I stole her. I shouldn’t have done it, but I did.
They were killing her, and I couldn’t stand it. I had no plan, but they did.
Maderas had one goal, and making more of her was it, even if it meant breaking her in the process. Her tiny nape feathers brushed against my cheek, and she smelled like ash and copper. Hummingbirds should smell like nectar, but they’d bled her dry. And for what? Nothing more than beauty. One drop of her blood could make even the most shriveled crow look young again. I was just a sparrow, but I knew her beauty belonged to her alone.
“Jess?” Her voice was a whisper lost in the crunching of snow under my horse’s hooves, but I heard her.
We were lucky the moon was full. Its light reflected off the snow and the ground was the only lantern were were going to get out here. I wanted speed, but I didn’t want to risk her legs on the crust of ice under us. I wished my hummingbird was strong enough to fly.
We needed to move faster.
“Alley?” I tightened my hold on her thin frame in front of me, thinking maybe if I pressed her closer to me I would see pink instead of the gray blue that was blooming at the edges of her lips. She hadn’t spoken the last hundred feet, and I was trying to hurry.
The only part of her that was warm was the blood that dripped from her sleeve onto my jeans. It burned like fire and shimmered in the moonlight.
“Stay awake,” I begged her.
Their dogs bayed behind us, and even in the dark I could see the whites of my horse’s eyes.
“Too cold,” her teeth chattered, staccato. The sound made the blood in my ears an audible rush.
“We’re almost there.”
And we were. The lights of the cabin winked just at the edge of the lakeshore. I had hoped to lose them before we got this far. I never meant to bring this fight to the doorstep of the very ones who had offered us a safe house. Even now her blood betrayed her, leaving a perfect trail for the scent hounds.
“Go,” I whispered to my mare, and she leaped forward, plowing through the snow.
The only thing that could save us now was the lake. Frozen, but precariously so. The ice as unsure as my shaking hands. The barking was a growing din in my ears.
My horse balked at the lake’s edge. I couldn’t even see it in the dark, and I hoped the dogs and the monsters following them wouldn’t either. I jumped down, Alley slid limply into my arms. I shook her once, knowing she was in no shape to shift into her darting form. They had even stolen that from her. I just had to make it Grace and Gemma.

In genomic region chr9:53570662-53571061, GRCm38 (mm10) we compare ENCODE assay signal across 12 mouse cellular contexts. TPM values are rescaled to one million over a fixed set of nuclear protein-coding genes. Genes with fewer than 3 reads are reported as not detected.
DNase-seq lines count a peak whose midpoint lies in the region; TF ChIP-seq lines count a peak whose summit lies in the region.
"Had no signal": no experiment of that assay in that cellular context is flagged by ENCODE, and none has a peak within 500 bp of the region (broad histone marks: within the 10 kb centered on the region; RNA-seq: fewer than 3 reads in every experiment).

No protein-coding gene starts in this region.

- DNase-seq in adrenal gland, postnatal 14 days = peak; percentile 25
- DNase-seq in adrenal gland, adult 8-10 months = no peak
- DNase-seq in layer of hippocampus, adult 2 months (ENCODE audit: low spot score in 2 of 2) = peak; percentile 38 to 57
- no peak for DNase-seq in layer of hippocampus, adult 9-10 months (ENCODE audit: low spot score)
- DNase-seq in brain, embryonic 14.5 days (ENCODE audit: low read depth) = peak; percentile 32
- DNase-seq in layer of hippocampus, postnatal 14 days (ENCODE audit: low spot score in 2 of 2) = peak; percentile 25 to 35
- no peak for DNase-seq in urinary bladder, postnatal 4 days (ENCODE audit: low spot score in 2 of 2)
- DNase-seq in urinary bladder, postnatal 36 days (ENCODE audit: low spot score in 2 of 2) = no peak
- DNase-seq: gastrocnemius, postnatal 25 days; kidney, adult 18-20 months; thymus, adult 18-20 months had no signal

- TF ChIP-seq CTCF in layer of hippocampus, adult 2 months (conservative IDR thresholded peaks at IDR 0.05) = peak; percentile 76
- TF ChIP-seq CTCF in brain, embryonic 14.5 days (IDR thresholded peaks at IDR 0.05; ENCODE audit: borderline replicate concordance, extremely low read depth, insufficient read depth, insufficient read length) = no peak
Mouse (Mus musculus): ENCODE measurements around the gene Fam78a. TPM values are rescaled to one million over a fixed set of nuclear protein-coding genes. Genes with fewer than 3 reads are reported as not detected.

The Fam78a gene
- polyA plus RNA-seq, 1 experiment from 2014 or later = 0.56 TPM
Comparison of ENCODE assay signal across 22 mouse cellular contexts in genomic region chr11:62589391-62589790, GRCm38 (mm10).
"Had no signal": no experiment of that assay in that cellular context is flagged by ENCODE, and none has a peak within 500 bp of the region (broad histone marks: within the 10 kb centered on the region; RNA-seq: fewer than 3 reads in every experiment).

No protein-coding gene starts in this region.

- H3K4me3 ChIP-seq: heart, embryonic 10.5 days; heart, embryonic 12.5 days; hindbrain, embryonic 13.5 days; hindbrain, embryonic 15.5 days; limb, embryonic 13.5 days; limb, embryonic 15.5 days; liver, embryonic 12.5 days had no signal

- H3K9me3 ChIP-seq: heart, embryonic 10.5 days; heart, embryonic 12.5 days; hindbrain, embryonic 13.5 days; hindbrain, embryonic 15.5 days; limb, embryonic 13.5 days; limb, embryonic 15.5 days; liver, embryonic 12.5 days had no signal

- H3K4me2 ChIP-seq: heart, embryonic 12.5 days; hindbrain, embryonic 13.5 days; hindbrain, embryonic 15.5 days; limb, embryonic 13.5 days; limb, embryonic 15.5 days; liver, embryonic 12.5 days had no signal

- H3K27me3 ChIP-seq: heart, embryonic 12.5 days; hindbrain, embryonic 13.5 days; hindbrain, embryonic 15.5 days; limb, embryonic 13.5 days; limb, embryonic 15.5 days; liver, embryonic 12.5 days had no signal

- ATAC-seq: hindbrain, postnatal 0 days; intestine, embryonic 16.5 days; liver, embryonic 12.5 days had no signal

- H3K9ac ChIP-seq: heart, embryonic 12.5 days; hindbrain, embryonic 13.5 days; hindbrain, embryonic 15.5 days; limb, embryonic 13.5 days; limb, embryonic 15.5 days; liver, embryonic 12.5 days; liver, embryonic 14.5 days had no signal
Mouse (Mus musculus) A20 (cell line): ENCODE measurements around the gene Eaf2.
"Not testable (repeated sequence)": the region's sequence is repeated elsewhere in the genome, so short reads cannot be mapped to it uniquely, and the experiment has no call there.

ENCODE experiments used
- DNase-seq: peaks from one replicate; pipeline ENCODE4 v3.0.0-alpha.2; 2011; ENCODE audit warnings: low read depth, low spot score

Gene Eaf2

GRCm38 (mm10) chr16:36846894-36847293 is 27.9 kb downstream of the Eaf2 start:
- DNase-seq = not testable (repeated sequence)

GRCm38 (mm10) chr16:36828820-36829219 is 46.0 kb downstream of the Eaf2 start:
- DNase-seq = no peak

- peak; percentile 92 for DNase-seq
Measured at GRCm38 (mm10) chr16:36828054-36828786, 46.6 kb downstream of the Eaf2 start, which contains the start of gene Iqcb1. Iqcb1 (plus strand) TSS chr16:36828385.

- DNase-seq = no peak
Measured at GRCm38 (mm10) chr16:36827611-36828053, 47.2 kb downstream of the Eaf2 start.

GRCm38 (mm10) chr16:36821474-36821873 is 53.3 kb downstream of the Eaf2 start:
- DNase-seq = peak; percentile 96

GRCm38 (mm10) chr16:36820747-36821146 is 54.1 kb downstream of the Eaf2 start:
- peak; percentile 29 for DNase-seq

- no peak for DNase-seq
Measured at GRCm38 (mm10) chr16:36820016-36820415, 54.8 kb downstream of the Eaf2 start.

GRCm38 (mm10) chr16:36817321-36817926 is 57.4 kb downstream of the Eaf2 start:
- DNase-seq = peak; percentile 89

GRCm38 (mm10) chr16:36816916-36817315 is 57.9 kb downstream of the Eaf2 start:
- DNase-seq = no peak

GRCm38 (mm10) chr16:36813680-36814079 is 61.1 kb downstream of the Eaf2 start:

I had to partial change to keep her in my arms. Something my body wasn’t made for, something it was never meant to do. We were bird or human, never in between. I was just a girl, or just a sparrow, but tonight I would be both. I had to be steady.
She clung to my neck, breathing hope onto my collarbones.
My nape feathers spread down between my shoulder blades, tingling, electric. My coat tore as primary flight feathers grew from the lithe bones of my wings, set in place right under my shoulders. I pushed them, testing the air and how I might lift with such a huge wingspan. Bones cracked, and I bit back pain as the rest of my body screamed change change change.
Blood dripped down my back.
I had her. Cradled in my arms, grounding me. But I didn’t want to be grounded. I looked down at the bleeding girl in my arms and was met with green eyes looking back at me.
“Hey, you’re awake.”
Her green eyes were hazy and her grip was weak but she smiled and said, “Look at you. Not just a sparrow now.”
“I learned from the best.”
She burrowed her face into my neck. “Don’t let them take me back.”
I kissed her rusty curls and told her, “Don’t worry.”
The snarling was louder, and their horses hooves drove through the snow like breaking glass, too fast. We had to go.
I worked my wings, lifting us up into the night. The lake was immense, and the cabin looked tiny from above, a speck of light I flew for. Snarls turned to yelps and breaking glass turned to breaking bones as our followers unknowingly broke through the lake’s frosted surface. My arms burned with effort, sweat mixed with the blood on my skin, burning hot. I banked, lowering us to the shoreline on the opposite side.
I gulped air, trying to shift back to girl. Pain lanced through my head and my vision swam. I was stuck. Wings wouldn’t budge, bones cracked with effort. Bleeding and raw, I was stuck between girl and sparrow. Panic rose in my chest, and I swallowed bile. I had no focus but the front door of the cabin.
“Help, please.” I begged against the wooden door. Our hunters screamed behind us, lost in the frozen water. My whole body shook with cold and the uncertainty of this form.
The door gave as my knees did.
“Jess?” Grace’s voice whipped through the darkness, sharp and full of disbelief. “Gemma! Help me!”
“Goddamn, she got Alley out,” Gemma said. “What did she do?”
I couldn’t see. What had I done?
They pulled us inside. So warm.
“Please. Help her.” My words were honey, too slow and thick.
Something brushed against my arms, so warm I wanted it to stay. I gripped it tighter.
“Jess, let go. We’ve got her, she’s okay. Let go of her. Can you shift?”
And then Alley was gone from my arms and I couldn’t feel them anymore.
Girl, sparrow, girl, sparrow.
“Jess? It’s okay. You’re safe. Switch back.”
Girl, sparrow, girl, sparrow.
“I can’t.” The words ran through my head over and over. Arms lifted me, gravity pulled at my wings more warmth ran down my back.
They pushed something meant to be soft into my torn flesh and noise tore from me. It turned into broken words, and most of them were Alley.
“Shh, shh, shh.” Someone crooned. “You’re okay, Jess, you made it. She’s safe, you saved her. Just rest.”
I made it.
Girl and sparrow. I smelled ash and copper.
Stay tuned for extra content this week from Julie. Check out Anne’s answer to this prompt next Monday.